To our surprise, there were a few tourists including a forest guard already there waiting for the bears to come out of their stone caves and descend to the tree and stone top where platefuls of jaggery had been placed by the guards to lure them. The bears are
wild and are the residents of this area since time immemorial. Besides sloth bears, leopards, wild boar ( the symbol of both Chalukia and Vijayanagara dynasty) and peacocks are easily seen, the forest guard said. The peafowl were already tasting the food on
the trees. Wild boars cannot climb the trees but a couple of them patiently waited for the bears, hoping for crumbs falling to the ground, no doubt.
Everyone was quiet and the only sounds were those of the partridges, which could be seen scampering about. ‘There he is’, muffled cries went out. A huge black figure had come out and was on his hind legs searching for something on a high rock cleft. ‘There
is some food there too’-the guard informed. Soon three more bears emerged from under the rocks-huge hefty and black -very unlike the craggy bears one remembered from childhood-the bears, which danced for the kalandahar.
One huge bear climbed the tree and started eating. Peafowl and boars in attendance on the ground. One could watch the magnificent creatures through some powerful binoculars. They were too far away for my still camera to capture them.
I remembered seeing sloth bears in Ranthambore a few years back. I had also seen them in Corbett National Park during a visit nearly 25 years ago. ( See a snap of the bear which came to Dhikala below). From those days the sloth bears have reduced steadily in
numbers due to poaching and habitat destruction that the forest department found it necessary to protect the species in an exclusive sanctuary. The sanctuary was formed in the year 1994.
The rock-strewn hillocks that stretch between Daroji of Sandur taluk and Ramasagar of Hospet Taluk in Bellary district have been the abode of Indian Sloth Bear (Melursus ursimus) since ages. In October 1994, the Government of Karnataka declared 5,587.30 hectares
of Bilikallu reserve forest as Daroji Bear Sanctuary.
It is estimated that about 120 Sloth Bears are living in this sanctuary, apart from Leopards, Hyena, Jackals, Wild Boars, Porcupine, Pangolins, Star Tortoise, Monitor Lizard, Mongoose, Pea Fowls, Partridges, Painted Spur Hen, Quails etc. About 90 species of
birds, and 27 species of butterflies have also been identified in this sanctuary in a preliminary survey.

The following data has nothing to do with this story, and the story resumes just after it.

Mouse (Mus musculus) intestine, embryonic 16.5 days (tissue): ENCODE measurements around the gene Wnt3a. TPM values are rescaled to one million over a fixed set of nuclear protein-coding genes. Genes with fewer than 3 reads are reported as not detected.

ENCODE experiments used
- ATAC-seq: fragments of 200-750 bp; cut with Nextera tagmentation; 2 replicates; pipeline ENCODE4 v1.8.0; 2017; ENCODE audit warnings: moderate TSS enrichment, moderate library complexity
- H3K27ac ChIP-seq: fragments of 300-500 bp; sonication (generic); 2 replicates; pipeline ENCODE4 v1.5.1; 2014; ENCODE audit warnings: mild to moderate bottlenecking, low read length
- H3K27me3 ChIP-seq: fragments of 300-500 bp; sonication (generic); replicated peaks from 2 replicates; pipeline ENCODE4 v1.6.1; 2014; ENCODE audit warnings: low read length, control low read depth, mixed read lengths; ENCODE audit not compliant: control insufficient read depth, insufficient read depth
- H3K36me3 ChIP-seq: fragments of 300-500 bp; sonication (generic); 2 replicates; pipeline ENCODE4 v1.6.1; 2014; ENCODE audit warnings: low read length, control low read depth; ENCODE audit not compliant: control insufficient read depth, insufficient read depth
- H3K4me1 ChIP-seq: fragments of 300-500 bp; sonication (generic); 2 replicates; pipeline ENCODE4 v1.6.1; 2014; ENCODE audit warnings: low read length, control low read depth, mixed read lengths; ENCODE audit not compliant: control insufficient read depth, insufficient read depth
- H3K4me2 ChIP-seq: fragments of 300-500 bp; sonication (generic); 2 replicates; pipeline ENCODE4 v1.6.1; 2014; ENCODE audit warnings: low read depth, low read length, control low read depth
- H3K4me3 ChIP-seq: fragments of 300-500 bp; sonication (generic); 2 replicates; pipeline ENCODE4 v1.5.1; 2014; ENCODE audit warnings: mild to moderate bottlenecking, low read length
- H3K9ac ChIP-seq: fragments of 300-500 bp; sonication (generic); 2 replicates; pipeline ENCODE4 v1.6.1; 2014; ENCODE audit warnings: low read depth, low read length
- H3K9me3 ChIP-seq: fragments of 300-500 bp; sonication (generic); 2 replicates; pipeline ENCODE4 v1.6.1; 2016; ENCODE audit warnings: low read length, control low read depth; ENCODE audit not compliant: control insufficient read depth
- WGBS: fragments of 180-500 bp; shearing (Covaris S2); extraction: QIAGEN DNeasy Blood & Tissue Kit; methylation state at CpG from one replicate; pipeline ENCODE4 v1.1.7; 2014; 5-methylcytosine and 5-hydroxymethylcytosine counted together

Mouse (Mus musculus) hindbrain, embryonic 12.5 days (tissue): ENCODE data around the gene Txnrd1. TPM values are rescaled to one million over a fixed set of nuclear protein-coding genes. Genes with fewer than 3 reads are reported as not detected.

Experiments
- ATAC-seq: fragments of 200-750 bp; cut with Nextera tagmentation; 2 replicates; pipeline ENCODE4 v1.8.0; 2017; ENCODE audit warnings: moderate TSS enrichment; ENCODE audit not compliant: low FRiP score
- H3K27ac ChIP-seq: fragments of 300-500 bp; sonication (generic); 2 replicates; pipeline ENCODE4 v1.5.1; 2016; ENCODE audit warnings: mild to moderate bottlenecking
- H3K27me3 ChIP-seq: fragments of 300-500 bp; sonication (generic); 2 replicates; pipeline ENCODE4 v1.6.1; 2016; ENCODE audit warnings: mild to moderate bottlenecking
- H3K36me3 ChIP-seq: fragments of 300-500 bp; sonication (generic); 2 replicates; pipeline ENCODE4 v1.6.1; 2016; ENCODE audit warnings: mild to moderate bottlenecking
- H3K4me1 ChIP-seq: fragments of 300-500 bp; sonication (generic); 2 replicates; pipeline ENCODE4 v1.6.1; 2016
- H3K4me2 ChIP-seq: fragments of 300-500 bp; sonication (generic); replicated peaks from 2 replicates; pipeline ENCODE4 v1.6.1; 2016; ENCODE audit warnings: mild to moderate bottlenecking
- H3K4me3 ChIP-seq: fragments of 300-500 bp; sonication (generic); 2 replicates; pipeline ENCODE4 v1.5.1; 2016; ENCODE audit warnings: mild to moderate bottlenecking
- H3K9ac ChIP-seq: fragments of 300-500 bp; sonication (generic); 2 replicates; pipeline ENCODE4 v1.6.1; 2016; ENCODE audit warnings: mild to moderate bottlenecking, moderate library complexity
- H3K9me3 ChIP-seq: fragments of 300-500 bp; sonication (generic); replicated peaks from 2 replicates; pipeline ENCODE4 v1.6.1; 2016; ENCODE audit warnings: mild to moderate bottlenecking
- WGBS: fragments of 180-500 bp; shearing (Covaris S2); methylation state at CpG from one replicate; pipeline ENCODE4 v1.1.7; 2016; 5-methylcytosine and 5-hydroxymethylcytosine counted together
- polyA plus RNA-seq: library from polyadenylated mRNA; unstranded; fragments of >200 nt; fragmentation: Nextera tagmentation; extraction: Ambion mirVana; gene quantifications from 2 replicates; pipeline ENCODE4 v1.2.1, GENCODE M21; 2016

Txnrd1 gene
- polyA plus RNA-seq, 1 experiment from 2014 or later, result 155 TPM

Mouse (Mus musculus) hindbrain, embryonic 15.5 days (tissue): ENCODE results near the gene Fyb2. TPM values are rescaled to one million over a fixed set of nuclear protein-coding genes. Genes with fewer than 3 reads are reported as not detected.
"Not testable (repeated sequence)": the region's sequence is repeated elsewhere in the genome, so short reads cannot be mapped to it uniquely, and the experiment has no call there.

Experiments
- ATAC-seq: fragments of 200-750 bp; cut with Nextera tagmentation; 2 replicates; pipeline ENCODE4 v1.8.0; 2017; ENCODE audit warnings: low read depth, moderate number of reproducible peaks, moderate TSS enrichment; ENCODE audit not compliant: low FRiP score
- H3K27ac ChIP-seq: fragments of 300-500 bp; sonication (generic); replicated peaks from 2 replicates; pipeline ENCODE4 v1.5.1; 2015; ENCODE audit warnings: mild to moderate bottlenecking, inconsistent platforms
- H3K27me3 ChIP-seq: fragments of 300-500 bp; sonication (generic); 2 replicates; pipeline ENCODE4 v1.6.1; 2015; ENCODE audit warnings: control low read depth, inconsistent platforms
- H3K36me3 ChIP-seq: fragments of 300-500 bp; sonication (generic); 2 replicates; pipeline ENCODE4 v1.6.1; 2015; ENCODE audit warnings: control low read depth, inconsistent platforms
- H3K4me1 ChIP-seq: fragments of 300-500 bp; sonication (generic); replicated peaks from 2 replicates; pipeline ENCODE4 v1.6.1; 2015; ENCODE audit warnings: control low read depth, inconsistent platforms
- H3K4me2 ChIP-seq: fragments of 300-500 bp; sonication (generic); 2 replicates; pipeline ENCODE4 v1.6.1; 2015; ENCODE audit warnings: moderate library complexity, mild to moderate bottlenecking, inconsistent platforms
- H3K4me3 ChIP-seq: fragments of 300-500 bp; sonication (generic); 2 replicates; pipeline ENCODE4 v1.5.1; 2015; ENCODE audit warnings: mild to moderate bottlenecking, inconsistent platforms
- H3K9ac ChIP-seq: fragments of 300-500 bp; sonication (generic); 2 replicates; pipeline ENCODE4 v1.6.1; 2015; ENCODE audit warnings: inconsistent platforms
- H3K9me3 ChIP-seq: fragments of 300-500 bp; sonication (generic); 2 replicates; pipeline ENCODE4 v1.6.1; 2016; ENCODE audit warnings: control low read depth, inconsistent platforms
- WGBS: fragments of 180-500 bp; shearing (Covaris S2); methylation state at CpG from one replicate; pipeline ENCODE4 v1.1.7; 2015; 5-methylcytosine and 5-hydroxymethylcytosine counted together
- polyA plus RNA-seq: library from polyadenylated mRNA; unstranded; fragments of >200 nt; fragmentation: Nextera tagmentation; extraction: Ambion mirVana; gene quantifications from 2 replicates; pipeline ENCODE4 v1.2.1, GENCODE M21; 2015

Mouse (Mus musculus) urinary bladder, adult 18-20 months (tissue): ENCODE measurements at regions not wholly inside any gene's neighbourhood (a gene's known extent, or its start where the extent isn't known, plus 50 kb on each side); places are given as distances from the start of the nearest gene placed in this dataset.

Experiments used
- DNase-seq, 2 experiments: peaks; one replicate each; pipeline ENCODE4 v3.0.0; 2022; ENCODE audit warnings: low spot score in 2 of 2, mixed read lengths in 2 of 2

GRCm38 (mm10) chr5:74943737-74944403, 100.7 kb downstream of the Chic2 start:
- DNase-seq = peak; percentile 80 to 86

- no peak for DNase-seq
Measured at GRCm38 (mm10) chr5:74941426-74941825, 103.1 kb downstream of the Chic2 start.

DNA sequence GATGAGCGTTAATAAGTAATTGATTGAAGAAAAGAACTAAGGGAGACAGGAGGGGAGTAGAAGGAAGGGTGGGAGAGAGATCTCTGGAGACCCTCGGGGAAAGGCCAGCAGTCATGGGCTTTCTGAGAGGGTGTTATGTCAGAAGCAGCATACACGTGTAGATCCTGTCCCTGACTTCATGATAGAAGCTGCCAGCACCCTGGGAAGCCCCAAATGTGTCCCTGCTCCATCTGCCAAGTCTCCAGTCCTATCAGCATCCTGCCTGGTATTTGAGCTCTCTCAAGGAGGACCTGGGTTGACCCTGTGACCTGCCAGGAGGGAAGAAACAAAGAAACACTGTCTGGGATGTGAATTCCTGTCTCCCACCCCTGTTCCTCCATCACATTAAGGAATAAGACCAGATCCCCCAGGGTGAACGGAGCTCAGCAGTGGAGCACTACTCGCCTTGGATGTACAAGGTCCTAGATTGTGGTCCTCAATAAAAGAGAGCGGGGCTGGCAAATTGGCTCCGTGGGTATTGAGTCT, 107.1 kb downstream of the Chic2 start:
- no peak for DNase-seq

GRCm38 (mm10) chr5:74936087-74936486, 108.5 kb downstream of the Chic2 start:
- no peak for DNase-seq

Here is a link to the youtube video showing sloth bear from Ranthambore
The bear which came to Dhikala 25 years ago!
September 08, 2007
The Mandakini Magpie
Bird Watcher’s Camp!
Even as some of us sit in Delhi and discuss the intricacies of ecotourism and how it’s different from tourism, there are people all over this country who are practicing the former – in the real sense of the word (‘eco’-tourism). One such person
is Mr. Yashpal Singh Negi who runs a bird watching camp christened, ‘The Mandakini Magpie Bird Watchers Camp’.
Mr. Yashpal Singh Negi
One such person is Mr. Yashpal Singh Negi who runs a bird watching camp christened, ‘The Mandakini Magpie Bird Watchers Camp’. The camp is located in Kakragad on the bank of River Mandakini en route
to Sri Kedarnath, a few hours drive from Rudraprayag.
Mr. Negi is a wonderful person who is not only dedicated towards his work but also has in-depth knowledge about birds and the Himalayas. He has been running this camp for the past seven years which
is wonderfully exemplified by his experience and expertise.
Apart from bird watching, Mr. Negi also takes interest in collecting good books on orinthology. He even has a good collection of abandoned bird nests and also of some classic books on bird identification,
wildlife and Himalayan Biodiversity. Lately, he has also started making a herbarium of those plant species in which the birds make their nest or feed.
Mr. Yashpal Singh Negi may not know the difference between Tourism and Ecotourism.
He may not have even heard of ecotourism.
But how he runs his bird watchers camp can be a basic case study of ‘ecotourism in the Himalayas’.
He runs his camp all himself with some help from other people of the area. The tent houses are well maintained and are very inviting with names like ‘Woodpecker Tent, Sparrow Tent, etc!